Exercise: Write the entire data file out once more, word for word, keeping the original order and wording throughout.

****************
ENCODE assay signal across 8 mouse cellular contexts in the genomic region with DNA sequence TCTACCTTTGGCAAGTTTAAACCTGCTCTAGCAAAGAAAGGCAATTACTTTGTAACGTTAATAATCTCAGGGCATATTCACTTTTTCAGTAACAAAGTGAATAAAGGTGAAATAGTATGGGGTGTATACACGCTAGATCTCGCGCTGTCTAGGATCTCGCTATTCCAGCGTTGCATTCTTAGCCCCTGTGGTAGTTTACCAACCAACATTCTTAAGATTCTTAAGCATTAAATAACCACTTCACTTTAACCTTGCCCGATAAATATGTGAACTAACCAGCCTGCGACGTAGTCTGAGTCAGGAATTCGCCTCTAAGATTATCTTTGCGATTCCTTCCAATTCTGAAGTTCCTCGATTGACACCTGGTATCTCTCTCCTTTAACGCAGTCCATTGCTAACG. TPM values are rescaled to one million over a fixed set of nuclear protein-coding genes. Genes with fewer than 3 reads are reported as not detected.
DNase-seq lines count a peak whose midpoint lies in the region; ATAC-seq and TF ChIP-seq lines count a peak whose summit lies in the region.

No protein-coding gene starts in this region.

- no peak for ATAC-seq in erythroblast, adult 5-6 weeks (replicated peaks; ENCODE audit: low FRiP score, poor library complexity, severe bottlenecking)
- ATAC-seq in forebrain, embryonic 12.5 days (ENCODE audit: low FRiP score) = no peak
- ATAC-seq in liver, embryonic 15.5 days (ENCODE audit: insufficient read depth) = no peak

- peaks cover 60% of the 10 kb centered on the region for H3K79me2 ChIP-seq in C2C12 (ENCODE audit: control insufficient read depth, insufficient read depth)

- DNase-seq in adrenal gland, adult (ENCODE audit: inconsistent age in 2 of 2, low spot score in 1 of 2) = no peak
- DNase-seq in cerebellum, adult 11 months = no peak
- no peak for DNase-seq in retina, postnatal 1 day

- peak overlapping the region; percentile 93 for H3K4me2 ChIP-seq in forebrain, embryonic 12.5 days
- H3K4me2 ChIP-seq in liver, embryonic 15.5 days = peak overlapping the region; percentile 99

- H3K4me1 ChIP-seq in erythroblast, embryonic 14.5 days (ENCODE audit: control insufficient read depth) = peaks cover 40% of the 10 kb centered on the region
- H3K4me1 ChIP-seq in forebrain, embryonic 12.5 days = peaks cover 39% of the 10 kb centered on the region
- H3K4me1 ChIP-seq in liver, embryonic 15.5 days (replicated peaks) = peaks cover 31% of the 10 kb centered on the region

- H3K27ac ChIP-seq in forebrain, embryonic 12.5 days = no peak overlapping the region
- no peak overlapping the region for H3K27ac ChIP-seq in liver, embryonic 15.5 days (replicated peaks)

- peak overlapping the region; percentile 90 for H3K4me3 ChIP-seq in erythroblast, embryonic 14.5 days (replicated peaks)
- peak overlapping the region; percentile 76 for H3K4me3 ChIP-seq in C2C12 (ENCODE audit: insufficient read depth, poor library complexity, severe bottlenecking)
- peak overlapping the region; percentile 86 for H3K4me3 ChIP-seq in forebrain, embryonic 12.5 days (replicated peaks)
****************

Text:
ENCODE assay signal across 8 mouse cellular contexts in the genomic region with DNA sequence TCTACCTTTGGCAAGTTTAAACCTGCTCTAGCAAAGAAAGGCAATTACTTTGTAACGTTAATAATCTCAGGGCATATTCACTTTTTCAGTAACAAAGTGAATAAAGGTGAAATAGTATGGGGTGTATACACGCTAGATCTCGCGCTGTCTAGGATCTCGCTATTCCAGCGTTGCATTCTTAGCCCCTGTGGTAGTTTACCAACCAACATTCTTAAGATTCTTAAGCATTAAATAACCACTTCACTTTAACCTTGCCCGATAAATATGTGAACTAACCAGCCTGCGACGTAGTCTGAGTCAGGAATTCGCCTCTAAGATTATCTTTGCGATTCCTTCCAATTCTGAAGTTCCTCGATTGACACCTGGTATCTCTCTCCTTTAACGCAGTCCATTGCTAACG. TPM values are rescaled to one million over a fixed set of nuclear protein-coding genes. Genes with fewer than 3 reads are reported as not detected.
DNase-seq lines count a peak whose midpoint lies in the region; ATAC-seq and TF ChIP-seq lines count a peak whose summit lies in the region.

No protein-coding gene starts in this region.

- no peak for ATAC-seq in erythroblast, adult 5-6 weeks (replicated peaks; ENCODE audit: low FRiP score, poor library complexity, severe bottlenecking)
- ATAC-seq in forebrain, embryonic 12.5 days (ENCODE audit: low FRiP score) = no peak
- ATAC-seq in liver, embryonic 15.5 days (ENCODE audit: insufficient read depth) = no peak

- peaks cover 60% of the 10 kb centered on the region for H3K79me2 ChIP-seq in C2C12 (ENCODE audit: control insufficient read depth, insufficient read depth)

- DNase-seq in adrenal gland, adult (ENCODE audit: inconsistent age in 2 of 2, low spot score in 1 of 2) = no peak
- DNase-seq in cerebellum, adult 11 months = no peak
- no peak for DNase-seq in retina, postnatal 1 day

- peak overlapping the region; percentile 93 for H3K4me2 ChIP-seq in forebrain, embryonic 12.5 days
- H3K4me2 ChIP-seq in liver, embryonic 15.5 days = peak overlapping the region; percentile 99

- H3K4me1 ChIP-seq in erythroblast, embryonic 14.5 days (ENCODE audit: control insufficient read depth) = peaks cover 40% of the 10 kb centered on the region
- H3K4me1 ChIP-seq in forebrain, embryonic 12.5 days = peaks cover 39% of the 10 kb centered on the region
- H3K4me1 ChIP-seq in liver, embryonic 15.5 days (replicated peaks) = peaks cover 31% of the 10 kb centered on the region

- H3K27ac ChIP-seq in forebrain, embryonic 12.5 days = no peak overlapping the region
- no peak overlapping the region for H3K27ac ChIP-seq in liver, embryonic 15.5 days (replicated peaks)

- peak overlapping the region; percentile 90 for H3K4me3 ChIP-seq in erythroblast, embryonic 14.5 days (replicated peaks)
- peak overlapping the region; percentile 76 for H3K4me3 ChIP-seq in C2C12 (ENCODE audit: insufficient read depth, poor library complexity, severe bottlenecking)
- peak overlapping the region; percentile 86 for H3K4me3 ChIP-seq in forebrain, embryonic 12.5 days (replicated peaks)